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Regularization by Test Function

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Referee this paper: [arXiv:1406.5742]

Please use comments to point to previous work in this direction, and reviews to referee the accuracy of the paper. Feel free to edit this submission to summarise the paper (just click on edit, your summary will then appear under the horizontal line)

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From: Peter Morgan <peter.w.morgan@yale.edu>
Title: Regularization by Test Function
Authors: Peter Morgan
Categories: quant-ph hep-th
Comments: 7 pages. Some text adapted from arXiv:1211.2831v2 [math-ph]
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Quantum fields are generally taken to be operator-valued distributions, linear functionals of test functions into an algebra of operators; here the effective dynamics of an interacting quantum field is taken to be nonlinearly modified by properties of test functions, in a way that preserves Poincar\'e invariance, microcausality, and the Fock-Hilbert space structure of the free field. The construction can be taken to be a physically comprehensible regularization because we can introduce a sequence that has a limit that is a conventional interacting quantum field, with the usual informal dependence of the effective dynamics on properties of the experimental apparatus made formally explicit as a dependence on the test functions that are used to model the experimental apparatus.

In descriptions of interacting QFT, the "measurement scale", "renormalization scale", etc., of an experiment are repeatedly invoked, but they are always informally related to the experimental apparatus. That informality is unnecessary, as well as contrary to the detailed specificity we usually expect in Physics, insofar as the test functions (generally in a Schwartz space of functions that are smooth both in real space and in fourier space) that are used to describe experimental apparatus in detail can provide formal measures of the "measurement scale" of each individual measurement operator, and hence of the measurement scale of the model of an experimental apparatus as a whole.

The idea that there is a renormalization scale that is independent of the test functions that are used to model an experiment appears to be a consequence of the idealization that the test functions are always point-like, either in real space or in fourier space, whereas detailed discussions of QFT always introduce smooth real-space cutoffs (for example, at T and at -T at very large times), which could instead (and, I would say, could more properly) be subsumed into the test functions that model the experimental apparatus.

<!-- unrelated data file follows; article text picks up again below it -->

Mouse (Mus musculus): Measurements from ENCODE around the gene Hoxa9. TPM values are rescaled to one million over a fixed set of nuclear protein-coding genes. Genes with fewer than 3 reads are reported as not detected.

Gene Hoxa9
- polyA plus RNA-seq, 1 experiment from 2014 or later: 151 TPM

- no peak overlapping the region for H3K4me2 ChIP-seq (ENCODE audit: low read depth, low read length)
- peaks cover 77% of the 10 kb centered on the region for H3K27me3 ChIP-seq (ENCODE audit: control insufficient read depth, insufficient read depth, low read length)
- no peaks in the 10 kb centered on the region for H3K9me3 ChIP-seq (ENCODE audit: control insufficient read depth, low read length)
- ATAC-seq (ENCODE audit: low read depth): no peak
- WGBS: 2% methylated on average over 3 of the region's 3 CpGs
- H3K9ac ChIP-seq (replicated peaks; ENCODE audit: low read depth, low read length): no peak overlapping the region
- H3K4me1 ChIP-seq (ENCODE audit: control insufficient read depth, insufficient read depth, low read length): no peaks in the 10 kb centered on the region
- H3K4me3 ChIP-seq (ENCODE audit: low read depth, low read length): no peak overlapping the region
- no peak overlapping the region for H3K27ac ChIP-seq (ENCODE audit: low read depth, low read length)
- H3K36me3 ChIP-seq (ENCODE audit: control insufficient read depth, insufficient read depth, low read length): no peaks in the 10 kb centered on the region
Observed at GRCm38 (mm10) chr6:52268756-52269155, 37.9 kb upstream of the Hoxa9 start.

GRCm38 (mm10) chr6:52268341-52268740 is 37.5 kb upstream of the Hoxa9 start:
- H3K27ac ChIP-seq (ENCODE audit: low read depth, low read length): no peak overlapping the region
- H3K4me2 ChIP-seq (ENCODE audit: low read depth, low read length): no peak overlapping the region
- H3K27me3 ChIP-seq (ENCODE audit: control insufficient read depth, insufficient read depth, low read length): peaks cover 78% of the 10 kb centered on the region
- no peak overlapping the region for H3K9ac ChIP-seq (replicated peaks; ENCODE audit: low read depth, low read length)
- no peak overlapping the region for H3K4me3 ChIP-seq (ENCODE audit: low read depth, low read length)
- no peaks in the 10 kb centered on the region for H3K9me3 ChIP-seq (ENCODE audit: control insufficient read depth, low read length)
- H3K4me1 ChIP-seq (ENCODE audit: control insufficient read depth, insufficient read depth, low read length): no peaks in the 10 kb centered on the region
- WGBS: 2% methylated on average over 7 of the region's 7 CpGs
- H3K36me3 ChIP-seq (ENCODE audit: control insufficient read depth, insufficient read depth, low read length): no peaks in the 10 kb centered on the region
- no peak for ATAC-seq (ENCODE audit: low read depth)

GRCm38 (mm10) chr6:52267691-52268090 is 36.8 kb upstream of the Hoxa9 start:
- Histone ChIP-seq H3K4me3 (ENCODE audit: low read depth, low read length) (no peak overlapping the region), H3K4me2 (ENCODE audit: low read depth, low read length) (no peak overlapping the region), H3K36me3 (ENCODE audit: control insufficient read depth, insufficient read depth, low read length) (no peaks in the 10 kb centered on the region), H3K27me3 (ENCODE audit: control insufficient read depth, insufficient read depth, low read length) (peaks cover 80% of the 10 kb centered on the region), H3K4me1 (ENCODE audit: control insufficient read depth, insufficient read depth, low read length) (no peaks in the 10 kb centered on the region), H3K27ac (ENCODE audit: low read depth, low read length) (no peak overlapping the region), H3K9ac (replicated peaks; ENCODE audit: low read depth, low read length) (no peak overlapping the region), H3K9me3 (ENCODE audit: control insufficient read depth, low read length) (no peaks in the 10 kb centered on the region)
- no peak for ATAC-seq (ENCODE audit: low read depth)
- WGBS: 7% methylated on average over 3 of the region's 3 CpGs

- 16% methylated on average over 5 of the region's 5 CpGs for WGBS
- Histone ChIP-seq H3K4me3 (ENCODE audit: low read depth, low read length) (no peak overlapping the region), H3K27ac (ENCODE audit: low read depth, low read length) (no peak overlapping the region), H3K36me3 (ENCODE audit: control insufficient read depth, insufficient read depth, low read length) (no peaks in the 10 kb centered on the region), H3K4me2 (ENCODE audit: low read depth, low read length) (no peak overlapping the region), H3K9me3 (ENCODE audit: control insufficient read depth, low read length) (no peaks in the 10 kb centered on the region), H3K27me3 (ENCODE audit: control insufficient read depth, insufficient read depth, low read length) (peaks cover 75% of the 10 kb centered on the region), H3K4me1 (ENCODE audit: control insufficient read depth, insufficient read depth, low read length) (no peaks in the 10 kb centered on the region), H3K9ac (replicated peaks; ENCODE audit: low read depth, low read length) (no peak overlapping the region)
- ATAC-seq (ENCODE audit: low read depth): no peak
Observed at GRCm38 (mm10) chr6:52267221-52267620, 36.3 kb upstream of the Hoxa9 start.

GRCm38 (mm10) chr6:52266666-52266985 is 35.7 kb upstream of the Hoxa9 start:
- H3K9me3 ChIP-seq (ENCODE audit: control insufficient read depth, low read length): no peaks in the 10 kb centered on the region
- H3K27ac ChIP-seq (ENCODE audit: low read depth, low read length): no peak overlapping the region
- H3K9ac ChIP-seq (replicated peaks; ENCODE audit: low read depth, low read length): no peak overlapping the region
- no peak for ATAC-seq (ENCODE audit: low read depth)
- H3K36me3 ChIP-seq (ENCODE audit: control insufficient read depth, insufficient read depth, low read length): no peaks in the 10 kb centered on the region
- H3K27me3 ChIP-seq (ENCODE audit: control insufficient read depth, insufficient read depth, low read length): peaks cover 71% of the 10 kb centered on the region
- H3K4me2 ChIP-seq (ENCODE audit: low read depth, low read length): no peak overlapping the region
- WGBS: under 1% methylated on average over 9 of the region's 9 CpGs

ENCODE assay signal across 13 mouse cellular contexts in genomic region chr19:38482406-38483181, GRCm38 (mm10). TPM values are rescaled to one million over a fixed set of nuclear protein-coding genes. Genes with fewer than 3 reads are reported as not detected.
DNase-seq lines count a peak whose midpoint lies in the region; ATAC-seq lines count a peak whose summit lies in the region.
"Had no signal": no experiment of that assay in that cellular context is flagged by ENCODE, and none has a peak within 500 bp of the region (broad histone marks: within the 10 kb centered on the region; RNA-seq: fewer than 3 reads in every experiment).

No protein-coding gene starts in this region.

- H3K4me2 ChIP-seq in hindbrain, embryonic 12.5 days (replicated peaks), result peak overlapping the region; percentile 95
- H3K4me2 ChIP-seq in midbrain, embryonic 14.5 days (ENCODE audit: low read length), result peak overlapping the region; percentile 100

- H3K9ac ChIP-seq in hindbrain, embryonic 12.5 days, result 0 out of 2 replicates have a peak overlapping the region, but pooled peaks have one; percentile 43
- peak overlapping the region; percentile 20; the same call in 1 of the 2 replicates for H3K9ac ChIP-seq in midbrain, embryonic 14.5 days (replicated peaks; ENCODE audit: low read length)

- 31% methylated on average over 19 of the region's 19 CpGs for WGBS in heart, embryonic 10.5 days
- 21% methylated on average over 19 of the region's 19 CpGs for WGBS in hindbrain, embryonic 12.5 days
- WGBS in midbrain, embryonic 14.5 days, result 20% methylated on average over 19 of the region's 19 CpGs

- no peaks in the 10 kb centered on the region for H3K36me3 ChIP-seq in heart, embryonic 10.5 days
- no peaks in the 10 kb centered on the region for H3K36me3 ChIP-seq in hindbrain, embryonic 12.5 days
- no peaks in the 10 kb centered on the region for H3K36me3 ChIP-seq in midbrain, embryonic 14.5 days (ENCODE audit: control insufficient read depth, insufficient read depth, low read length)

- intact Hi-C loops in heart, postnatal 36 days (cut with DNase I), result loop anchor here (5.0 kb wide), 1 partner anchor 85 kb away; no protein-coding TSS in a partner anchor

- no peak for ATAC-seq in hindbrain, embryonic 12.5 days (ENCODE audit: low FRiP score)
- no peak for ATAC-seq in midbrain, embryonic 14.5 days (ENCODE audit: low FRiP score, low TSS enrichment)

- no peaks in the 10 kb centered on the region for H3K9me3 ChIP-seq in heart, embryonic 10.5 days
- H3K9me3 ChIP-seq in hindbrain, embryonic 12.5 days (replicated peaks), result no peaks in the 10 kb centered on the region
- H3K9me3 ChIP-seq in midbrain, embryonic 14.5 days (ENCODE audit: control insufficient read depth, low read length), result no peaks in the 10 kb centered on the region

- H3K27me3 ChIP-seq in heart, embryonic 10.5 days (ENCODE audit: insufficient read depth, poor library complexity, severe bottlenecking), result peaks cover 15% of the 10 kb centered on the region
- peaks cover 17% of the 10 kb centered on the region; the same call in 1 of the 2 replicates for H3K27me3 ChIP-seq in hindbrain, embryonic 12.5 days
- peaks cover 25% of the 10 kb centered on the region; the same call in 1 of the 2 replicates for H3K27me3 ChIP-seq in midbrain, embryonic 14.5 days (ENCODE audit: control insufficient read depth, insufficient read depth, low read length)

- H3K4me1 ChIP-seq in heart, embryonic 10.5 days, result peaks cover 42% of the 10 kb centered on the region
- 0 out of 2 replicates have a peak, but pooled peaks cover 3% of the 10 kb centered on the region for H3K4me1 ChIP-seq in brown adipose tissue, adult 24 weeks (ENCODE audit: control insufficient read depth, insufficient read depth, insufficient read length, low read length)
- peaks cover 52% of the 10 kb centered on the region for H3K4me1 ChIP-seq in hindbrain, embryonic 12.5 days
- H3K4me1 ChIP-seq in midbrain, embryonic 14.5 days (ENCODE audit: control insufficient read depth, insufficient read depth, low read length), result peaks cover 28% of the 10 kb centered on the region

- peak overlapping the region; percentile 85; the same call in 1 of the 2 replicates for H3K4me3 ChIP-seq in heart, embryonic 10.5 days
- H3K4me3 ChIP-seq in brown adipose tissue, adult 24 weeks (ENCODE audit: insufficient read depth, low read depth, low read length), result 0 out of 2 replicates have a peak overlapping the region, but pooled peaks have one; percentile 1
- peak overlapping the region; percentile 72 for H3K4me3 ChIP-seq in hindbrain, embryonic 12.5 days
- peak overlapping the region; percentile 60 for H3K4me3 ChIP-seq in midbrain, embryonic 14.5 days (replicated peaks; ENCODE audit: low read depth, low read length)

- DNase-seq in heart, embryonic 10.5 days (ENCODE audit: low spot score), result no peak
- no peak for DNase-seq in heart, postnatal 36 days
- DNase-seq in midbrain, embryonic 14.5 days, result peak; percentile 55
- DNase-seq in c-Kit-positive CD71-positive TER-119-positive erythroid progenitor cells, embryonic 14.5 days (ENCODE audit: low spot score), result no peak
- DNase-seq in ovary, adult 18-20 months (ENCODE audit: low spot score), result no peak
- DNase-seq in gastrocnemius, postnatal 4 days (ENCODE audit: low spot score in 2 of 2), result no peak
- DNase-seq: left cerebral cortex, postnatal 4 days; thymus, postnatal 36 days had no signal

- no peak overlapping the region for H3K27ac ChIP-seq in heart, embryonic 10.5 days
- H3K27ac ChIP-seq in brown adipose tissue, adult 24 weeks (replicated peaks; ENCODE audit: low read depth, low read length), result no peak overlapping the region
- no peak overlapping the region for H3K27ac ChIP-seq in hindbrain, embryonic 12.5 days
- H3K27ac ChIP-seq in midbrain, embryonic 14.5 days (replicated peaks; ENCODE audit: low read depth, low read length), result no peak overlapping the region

Once we take the renormalization scale to be a function of the test functions instead of independent of the test functions, an interacting QFT is (at least weakly) nonlinearly dependent on the test functions. Admitting this gives us a considerable variety of well-defined quantum field theories, which I cannot yet characterize, but for which I can point out a number of examples (but definitely not all examples), some of which can be understood to be a new, formal, and physically comprehensible regularization. A curious interpretation becomes possible, that details of an experimental apparatus "conditions" the dynamics of the interaction in the region of space-time that it prepares and measures. One interest of this approach is that it suggests that we should experimentally determine what the conditioning of the dynamics is for any given test function.

summarized by Peter Morgan
paper authored Jun 22, 2014 to Reviews I by Peter Morgan
  • [ revision history ]
    edited Jun 24, 2014 by Peter Morgan

    To the references I propose to add:

    1. M V Altaisky, "Quantum field theory without divergences", PHYSICAL REVIEW D 81, 125003 (2010). DOI: 10.1103/PhysRevD.81.125003
    2. H Bostelmann, C D’Antoni, G Morsella, "Scaling Algebras and Pointlike Fields", Commun. Math. Phys. 285, 763–798 (2009). DOI: 10.1007/s00220-008-0613-3

    The first introduces wavelets as a way to regularize QFT; it's rather messy, IMHO, and microcausality is not preserved, AFAICT, but definitely related. The second is very much AQFT, with proofs but not constructive enough (in contrast to my own stuff, constructive but not enough proofs — I'm not yet sure what to say about how this article is related to my article, however).

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